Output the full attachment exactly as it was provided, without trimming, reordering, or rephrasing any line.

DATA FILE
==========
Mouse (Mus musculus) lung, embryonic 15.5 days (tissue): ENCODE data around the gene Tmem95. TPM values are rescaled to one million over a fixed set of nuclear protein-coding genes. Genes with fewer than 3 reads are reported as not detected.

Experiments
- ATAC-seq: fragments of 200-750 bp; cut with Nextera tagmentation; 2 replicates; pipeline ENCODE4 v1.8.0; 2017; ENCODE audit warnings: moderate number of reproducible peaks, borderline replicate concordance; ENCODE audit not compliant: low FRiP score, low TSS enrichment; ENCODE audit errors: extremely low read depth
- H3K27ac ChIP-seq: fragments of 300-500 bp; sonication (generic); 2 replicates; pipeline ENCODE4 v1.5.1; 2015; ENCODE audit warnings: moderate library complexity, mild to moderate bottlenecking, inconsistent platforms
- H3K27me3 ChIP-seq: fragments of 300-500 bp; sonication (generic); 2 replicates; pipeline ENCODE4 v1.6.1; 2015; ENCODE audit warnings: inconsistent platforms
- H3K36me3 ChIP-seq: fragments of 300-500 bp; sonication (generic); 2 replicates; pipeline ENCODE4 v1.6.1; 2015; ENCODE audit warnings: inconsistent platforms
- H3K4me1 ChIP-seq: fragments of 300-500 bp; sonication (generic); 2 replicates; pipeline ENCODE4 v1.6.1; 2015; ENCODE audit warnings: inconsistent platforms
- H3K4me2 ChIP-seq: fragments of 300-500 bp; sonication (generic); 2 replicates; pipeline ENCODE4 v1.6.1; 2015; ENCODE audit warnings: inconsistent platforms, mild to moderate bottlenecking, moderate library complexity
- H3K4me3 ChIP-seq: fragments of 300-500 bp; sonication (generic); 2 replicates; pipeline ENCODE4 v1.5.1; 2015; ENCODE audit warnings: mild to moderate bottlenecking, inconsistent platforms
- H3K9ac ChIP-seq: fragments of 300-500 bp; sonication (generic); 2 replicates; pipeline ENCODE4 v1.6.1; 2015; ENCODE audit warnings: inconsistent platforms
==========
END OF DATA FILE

Mouse (Mus musculus) lung, embryonic 15.5 days (tissue): ENCODE data around the gene Tmem95. TPM values are rescaled to one million over a fixed set of nuclear protein-coding genes. Genes with fewer than 3 reads are reported as not detected.

Experiments
- ATAC-seq: fragments of 200-750 bp; cut with Nextera tagmentation; 2 replicates; pipeline ENCODE4 v1.8.0; 2017; ENCODE audit warnings: moderate number of reproducible peaks, borderline replicate concordance; ENCODE audit not compliant: low FRiP score, low TSS enrichment; ENCODE audit errors: extremely low read depth
- H3K27ac ChIP-seq: fragments of 300-500 bp; sonication (generic); 2 replicates; pipeline ENCODE4 v1.5.1; 2015; ENCODE audit warnings: moderate library complexity, mild to moderate bottlenecking, inconsistent platforms
- H3K27me3 ChIP-seq: fragments of 300-500 bp; sonication (generic); 2 replicates; pipeline ENCODE4 v1.6.1; 2015; ENCODE audit warnings: inconsistent platforms
- H3K36me3 ChIP-seq: fragments of 300-500 bp; sonication (generic); 2 replicates; pipeline ENCODE4 v1.6.1; 2015; ENCODE audit warnings: inconsistent platforms
- H3K4me1 ChIP-seq: fragments of 300-500 bp; sonication (generic); 2 replicates; pipeline ENCODE4 v1.6.1; 2015; ENCODE audit warnings: inconsistent platforms
- H3K4me2 ChIP-seq: fragments of 300-500 bp; sonication (generic); 2 replicates; pipeline ENCODE4 v1.6.1; 2015; ENCODE audit warnings: inconsistent platforms, mild to moderate bottlenecking, moderate library complexity
- H3K4me3 ChIP-seq: fragments of 300-500 bp; sonication (generic); 2 replicates; pipeline ENCODE4 v1.5.1; 2015; ENCODE audit warnings: mild to moderate bottlenecking, inconsistent platforms
- H3K9ac ChIP-seq: fragments of 300-500 bp; sonication (generic); 2 replicates; pipeline ENCODE4 v1.6.1; 2015; ENCODE audit warnings: inconsistent platforms